Travel plans for thousands of commuters could be thrown into chaos when railway staff in Northern Ireland stage a 24-hour strike over pay and conditions.
Conductors, station and platform staff will take part in industrial action beginning at midnight on Sunday, the GMB union said, after refusing to agree to cost-saving measures such as changes to sick pay.
The union said the action, involving 150 members, related to an ongoing dispute over pay and terms and conditions "as well as a history of poor industrial relations".
Last year a decision to award train drivers a huge pay rise of 18% over three years sparked controversy and public outrage.
But despite speculation to the contrary, GMB regional organiser Michael Mulholland said its members are not striking to obtain a similar hike.
Translink is aware of the planned strike and a spokeswoman said the company is working hard to resolve the situation.
She said: "Rail services will be affected by this strike action and we will keep our passengers informed. Bus services will not be impacted."
There are fears the strike action will cause major chaos and lead to loss of revenue for Translink, with managers expected to take up operational posts.
Mr Mulholland told the Belfast Telegraph that the dispute was not about money, adding the 6.25% they had been offered was "perfectly acceptable in the current economic climate".
"All other groups have accepted a three-year deal, which has been achieved through the agreement of efficiencies such as changes to company sick pay and increased flexibility," he said.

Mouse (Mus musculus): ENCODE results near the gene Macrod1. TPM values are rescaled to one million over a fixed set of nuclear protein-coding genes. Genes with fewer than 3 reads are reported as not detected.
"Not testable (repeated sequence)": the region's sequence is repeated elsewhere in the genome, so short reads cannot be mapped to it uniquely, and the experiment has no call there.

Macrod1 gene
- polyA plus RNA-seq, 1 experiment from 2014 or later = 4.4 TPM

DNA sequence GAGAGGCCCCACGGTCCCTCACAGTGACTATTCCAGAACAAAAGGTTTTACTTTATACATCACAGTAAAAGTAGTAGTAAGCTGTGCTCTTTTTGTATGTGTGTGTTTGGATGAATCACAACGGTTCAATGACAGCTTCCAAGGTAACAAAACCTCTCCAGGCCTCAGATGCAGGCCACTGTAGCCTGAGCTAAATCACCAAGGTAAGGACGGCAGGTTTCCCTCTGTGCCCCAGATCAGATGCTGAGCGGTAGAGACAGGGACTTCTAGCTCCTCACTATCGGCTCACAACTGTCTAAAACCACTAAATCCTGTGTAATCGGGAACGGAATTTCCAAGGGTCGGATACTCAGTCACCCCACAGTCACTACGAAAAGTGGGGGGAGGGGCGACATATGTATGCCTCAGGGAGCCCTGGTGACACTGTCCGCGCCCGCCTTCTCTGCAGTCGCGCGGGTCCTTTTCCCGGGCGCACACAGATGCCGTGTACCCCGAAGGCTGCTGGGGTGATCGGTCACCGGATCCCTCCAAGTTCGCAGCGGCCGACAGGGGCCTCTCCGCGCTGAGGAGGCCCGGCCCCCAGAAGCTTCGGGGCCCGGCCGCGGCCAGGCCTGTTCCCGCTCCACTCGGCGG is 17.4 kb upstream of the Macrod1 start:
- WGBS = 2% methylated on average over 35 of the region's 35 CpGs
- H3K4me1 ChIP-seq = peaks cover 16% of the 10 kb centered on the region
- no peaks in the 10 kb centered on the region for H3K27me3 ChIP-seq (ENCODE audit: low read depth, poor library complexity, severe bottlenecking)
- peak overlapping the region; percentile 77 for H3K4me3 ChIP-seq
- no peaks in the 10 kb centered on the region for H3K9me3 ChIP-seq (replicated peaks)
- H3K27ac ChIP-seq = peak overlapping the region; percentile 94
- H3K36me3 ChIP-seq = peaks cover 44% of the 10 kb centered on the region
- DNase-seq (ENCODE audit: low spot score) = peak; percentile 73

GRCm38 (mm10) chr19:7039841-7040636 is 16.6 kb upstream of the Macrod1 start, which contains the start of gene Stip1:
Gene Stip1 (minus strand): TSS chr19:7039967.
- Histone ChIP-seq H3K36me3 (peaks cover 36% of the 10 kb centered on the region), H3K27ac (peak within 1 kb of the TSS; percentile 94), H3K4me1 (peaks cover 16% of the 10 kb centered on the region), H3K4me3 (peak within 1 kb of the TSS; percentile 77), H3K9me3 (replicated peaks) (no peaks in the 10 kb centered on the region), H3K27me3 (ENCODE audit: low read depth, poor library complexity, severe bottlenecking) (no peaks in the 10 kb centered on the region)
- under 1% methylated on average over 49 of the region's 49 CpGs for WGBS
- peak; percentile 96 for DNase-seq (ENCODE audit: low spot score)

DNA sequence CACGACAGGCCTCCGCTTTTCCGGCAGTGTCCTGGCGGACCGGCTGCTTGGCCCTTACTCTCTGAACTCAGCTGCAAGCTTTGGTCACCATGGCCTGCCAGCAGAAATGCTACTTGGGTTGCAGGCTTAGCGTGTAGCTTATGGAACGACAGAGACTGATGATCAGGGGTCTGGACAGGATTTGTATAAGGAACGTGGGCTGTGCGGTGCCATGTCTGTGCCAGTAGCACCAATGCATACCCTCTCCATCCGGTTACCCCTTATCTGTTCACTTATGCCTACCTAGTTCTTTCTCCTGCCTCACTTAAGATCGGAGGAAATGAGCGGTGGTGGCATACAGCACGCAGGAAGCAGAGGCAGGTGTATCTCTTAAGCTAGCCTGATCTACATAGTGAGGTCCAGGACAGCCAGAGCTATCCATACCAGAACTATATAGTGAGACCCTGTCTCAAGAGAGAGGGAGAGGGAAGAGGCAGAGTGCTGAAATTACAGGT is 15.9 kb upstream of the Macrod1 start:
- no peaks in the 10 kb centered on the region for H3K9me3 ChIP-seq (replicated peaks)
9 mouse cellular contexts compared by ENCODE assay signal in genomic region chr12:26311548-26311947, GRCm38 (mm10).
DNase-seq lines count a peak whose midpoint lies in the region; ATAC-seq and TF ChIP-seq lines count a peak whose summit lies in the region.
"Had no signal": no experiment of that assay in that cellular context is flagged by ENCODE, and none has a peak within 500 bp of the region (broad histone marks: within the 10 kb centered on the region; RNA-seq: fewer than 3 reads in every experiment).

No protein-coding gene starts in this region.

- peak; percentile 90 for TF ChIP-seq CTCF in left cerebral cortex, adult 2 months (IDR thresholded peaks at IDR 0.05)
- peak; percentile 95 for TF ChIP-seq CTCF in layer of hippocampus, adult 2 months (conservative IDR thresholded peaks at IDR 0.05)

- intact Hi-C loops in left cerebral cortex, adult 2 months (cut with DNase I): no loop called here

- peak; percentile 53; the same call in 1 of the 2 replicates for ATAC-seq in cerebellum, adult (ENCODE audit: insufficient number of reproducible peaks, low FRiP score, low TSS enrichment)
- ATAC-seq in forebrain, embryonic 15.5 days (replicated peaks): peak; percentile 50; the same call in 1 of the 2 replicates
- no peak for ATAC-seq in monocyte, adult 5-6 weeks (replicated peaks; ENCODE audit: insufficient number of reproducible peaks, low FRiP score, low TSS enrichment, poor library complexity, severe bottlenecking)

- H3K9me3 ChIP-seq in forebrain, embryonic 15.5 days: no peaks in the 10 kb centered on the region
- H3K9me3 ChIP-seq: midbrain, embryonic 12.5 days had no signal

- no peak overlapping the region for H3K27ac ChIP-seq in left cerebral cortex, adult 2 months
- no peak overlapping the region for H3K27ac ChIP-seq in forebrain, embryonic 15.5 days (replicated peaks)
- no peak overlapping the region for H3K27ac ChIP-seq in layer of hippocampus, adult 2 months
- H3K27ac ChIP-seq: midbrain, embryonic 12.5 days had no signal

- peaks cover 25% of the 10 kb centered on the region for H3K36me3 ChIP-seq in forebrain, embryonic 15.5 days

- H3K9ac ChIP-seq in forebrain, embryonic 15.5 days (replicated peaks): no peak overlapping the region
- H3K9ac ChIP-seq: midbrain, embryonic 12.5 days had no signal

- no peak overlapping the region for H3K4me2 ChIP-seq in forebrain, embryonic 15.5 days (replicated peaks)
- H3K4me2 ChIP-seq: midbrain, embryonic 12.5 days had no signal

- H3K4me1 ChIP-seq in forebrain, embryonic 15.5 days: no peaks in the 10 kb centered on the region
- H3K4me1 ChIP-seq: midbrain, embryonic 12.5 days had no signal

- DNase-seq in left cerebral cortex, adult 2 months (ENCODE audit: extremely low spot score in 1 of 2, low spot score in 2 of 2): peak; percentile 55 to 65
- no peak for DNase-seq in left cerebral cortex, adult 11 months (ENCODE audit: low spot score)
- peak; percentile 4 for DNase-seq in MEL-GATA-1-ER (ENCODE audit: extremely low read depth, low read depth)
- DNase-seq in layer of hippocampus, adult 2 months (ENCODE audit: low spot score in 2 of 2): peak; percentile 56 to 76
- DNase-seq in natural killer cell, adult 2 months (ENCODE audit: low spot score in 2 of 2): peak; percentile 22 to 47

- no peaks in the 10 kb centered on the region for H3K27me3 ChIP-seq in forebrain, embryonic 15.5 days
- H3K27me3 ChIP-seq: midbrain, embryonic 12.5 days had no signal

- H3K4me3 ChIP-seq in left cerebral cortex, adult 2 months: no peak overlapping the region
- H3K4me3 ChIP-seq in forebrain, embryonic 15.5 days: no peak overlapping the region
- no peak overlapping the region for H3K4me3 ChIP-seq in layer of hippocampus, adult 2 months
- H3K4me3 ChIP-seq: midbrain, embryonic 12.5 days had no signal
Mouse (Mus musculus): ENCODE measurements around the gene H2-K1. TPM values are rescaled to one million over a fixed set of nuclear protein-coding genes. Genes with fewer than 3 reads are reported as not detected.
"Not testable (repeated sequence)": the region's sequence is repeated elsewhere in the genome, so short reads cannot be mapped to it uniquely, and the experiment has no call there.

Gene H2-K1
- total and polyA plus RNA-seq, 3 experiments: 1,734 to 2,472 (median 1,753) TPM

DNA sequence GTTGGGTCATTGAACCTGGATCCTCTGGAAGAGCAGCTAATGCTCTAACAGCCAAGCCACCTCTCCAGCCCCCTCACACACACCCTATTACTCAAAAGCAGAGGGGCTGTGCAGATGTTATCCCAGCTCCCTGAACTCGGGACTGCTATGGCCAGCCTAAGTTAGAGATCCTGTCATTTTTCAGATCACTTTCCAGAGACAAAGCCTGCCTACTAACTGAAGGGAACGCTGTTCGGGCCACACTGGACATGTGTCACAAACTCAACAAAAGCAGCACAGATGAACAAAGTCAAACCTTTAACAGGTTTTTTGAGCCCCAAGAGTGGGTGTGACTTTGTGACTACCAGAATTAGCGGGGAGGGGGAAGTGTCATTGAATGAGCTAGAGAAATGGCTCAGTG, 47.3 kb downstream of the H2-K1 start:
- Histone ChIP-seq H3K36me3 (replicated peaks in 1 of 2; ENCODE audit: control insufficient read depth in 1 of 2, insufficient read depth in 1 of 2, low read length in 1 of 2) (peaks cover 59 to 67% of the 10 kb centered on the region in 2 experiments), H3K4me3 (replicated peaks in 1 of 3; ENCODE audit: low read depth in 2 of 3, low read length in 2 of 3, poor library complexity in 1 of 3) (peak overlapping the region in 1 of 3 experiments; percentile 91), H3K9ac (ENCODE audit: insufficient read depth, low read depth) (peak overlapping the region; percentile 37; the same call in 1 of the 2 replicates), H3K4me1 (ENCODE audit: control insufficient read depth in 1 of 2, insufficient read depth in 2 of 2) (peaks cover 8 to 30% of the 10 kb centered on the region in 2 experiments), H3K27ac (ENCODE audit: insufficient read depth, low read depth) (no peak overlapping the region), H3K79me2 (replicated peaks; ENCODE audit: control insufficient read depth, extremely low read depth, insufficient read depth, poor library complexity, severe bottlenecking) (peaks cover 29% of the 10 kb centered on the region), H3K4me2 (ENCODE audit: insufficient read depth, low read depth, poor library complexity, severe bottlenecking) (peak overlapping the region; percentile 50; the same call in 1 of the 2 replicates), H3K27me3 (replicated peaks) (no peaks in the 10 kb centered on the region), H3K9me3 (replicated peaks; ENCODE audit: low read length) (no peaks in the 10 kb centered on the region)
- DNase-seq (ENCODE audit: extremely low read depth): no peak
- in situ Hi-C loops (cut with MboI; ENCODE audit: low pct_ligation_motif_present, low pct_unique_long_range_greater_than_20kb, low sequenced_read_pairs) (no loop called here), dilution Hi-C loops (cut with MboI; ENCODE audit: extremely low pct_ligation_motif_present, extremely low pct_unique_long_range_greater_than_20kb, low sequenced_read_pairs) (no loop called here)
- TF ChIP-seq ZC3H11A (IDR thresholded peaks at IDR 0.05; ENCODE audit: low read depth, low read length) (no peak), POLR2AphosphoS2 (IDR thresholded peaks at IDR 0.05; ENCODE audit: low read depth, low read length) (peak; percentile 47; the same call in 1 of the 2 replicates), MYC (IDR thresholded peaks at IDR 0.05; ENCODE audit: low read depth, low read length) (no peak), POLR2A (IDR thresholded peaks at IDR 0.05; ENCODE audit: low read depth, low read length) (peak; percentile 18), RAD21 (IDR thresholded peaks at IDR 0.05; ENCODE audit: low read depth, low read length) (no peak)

"GMB members, who are mainly from the conductor and station staff grades, believe that they are being asked to give away too much to fund increases for other groups who have not.
"We don't want an 18% pay increase because the train drivers had to renegotiate a complete contract to achieve whatever they achieved, and there's a reduction in the number of train drivers as part of that as well," he said.
"What we want is a fair and equitable increase for our members and for our members not to be treated less favourably than any other group.
"It has to do with efficiencies more than anything else – we're talking about fewer people to do more work because there has been a reduction in headcount over a number of years."
Mr Mulholland said further strike action could not be ruled out. Meanwhile, the trade union Siptu, which has 205 members, has agreed to the deal.
Once again Translink is in the news for all the wrong reasons. In April we revealed that taxpayers ploughed almost £130m into Translink in the last financial year. Consumers also saw fares on buses, trains and coaches rise up to 8% on some services. Last month it emerged that plummeting passenger numbers were causing fears for the viability of the Dublin to Belfast rail service.